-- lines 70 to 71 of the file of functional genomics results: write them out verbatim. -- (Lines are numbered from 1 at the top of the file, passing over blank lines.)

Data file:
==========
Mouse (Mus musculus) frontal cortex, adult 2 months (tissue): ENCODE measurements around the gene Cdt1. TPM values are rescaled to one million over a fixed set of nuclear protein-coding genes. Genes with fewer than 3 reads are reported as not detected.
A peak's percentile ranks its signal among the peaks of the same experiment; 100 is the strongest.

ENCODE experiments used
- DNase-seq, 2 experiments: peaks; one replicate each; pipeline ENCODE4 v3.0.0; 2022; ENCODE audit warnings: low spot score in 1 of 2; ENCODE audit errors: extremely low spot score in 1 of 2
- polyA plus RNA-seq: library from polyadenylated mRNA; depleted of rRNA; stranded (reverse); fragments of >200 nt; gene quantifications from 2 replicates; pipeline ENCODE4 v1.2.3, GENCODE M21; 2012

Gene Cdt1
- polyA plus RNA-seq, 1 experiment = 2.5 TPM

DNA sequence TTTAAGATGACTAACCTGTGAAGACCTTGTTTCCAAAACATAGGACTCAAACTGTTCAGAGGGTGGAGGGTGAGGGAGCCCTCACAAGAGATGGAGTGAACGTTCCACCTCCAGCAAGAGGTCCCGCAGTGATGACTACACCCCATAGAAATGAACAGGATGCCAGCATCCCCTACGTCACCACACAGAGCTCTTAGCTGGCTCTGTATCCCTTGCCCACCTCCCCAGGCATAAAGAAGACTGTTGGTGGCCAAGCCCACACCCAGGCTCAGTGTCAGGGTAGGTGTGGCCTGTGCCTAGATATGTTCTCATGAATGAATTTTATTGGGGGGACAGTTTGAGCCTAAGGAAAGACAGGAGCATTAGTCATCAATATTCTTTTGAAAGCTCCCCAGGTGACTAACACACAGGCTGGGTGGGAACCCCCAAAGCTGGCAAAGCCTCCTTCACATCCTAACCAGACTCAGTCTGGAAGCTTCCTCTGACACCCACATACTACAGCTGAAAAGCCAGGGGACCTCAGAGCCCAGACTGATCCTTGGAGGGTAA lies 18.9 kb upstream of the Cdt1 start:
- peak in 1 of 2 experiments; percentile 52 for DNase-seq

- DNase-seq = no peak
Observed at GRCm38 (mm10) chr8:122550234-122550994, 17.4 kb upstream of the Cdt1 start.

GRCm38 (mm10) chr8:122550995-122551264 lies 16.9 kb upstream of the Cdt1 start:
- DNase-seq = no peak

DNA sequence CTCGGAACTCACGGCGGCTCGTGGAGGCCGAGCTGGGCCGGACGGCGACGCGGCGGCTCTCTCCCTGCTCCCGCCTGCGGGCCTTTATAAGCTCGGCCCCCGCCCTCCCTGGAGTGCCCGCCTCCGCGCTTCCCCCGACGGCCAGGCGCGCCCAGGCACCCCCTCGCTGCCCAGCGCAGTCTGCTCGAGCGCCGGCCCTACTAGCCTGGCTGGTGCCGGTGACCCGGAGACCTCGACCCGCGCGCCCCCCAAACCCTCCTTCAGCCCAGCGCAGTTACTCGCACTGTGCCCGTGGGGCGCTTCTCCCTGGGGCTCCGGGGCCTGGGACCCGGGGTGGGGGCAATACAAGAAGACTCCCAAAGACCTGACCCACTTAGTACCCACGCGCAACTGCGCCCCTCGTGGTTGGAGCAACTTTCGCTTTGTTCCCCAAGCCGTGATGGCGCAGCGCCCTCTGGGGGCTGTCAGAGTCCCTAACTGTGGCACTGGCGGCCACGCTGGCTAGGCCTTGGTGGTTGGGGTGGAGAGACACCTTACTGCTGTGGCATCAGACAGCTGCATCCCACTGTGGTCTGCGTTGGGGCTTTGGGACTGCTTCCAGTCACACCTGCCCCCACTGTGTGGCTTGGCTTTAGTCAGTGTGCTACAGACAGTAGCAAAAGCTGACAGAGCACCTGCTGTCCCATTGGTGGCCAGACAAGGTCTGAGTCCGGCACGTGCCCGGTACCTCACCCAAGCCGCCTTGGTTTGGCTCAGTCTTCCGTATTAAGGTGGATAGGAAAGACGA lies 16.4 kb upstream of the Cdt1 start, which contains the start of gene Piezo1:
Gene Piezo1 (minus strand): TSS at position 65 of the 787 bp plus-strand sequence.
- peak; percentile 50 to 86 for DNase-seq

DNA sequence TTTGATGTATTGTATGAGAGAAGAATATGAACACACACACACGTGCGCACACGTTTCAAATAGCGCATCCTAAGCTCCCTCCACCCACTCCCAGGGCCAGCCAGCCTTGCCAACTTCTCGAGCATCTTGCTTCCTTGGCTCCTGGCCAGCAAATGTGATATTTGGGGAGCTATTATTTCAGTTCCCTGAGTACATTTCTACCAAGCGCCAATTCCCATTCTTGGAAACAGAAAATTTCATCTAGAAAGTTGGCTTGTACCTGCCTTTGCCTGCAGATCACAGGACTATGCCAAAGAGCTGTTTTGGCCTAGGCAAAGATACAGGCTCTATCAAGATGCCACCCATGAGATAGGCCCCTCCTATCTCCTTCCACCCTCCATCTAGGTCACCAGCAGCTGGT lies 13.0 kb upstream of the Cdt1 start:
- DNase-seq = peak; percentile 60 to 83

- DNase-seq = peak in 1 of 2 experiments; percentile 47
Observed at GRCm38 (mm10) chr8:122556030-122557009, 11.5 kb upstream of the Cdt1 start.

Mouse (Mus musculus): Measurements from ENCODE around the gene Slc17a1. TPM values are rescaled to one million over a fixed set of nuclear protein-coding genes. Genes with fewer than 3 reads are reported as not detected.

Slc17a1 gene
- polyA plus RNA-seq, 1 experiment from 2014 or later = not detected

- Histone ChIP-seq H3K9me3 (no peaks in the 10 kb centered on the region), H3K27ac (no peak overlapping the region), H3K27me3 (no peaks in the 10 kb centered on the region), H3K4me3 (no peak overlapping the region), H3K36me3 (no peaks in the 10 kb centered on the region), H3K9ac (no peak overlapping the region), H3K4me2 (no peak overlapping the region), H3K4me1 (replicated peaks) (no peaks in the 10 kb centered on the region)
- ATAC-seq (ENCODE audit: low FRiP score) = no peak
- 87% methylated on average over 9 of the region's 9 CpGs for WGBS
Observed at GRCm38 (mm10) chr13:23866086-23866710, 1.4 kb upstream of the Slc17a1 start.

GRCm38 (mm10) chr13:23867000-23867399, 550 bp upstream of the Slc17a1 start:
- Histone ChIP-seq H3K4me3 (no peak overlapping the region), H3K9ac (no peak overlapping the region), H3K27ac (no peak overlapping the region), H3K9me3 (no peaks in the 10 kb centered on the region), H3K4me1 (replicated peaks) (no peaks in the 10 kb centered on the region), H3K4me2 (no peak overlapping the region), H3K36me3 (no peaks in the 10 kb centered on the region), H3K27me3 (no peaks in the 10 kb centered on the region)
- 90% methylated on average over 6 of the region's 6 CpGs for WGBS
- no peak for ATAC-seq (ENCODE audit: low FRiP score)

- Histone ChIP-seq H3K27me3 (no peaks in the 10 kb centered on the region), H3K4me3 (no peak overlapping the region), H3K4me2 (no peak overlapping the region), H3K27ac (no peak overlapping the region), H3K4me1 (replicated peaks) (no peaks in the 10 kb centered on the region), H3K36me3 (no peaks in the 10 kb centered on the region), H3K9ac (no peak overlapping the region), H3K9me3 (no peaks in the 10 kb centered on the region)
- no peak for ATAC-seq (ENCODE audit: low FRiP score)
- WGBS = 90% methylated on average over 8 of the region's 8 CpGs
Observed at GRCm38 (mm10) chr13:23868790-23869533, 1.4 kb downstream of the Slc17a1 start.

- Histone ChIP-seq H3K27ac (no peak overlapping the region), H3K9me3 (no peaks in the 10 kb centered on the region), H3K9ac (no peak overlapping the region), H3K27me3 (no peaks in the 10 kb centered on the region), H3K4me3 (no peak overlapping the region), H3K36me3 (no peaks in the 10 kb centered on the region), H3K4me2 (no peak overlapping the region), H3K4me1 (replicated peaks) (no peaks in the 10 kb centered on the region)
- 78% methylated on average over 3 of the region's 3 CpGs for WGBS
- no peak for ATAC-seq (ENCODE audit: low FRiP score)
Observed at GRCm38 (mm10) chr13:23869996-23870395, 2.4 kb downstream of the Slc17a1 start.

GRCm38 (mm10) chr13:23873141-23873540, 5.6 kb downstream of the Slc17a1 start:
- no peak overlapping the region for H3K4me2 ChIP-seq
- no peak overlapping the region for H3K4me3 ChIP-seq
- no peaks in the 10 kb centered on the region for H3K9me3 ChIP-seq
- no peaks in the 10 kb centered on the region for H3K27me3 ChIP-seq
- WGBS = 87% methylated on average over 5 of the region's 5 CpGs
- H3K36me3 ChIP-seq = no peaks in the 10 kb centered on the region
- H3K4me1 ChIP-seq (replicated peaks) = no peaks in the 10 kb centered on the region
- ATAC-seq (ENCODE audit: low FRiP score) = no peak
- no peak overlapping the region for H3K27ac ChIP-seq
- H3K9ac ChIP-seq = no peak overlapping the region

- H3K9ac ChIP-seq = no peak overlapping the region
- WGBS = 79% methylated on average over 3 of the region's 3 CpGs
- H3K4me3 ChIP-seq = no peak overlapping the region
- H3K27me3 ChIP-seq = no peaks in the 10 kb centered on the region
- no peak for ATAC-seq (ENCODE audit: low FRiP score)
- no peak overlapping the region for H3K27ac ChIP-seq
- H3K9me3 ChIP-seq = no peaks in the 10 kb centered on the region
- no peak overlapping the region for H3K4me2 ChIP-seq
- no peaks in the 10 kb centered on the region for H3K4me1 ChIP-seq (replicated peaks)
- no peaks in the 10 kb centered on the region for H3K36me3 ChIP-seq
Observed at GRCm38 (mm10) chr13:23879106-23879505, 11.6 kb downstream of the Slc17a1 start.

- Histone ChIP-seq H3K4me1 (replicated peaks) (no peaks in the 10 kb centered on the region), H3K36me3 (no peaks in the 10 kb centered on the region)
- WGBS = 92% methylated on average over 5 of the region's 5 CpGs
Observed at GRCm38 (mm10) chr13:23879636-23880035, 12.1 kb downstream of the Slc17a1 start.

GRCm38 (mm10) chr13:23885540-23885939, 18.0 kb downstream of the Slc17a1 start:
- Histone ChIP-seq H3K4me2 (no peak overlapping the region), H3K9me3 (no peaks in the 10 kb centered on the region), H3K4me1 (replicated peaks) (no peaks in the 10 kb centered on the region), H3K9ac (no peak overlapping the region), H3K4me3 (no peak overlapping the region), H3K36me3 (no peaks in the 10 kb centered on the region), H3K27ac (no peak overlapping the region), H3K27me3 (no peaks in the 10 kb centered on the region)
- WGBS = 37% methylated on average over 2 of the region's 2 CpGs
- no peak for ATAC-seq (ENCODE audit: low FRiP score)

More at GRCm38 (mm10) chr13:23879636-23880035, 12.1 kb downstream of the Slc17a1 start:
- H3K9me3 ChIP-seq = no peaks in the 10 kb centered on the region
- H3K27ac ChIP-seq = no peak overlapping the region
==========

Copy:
- H3K9me3 ChIP-seq = no peaks in the 10 kb centered on the region
- H3K27ac ChIP-seq = no peak overlapping the region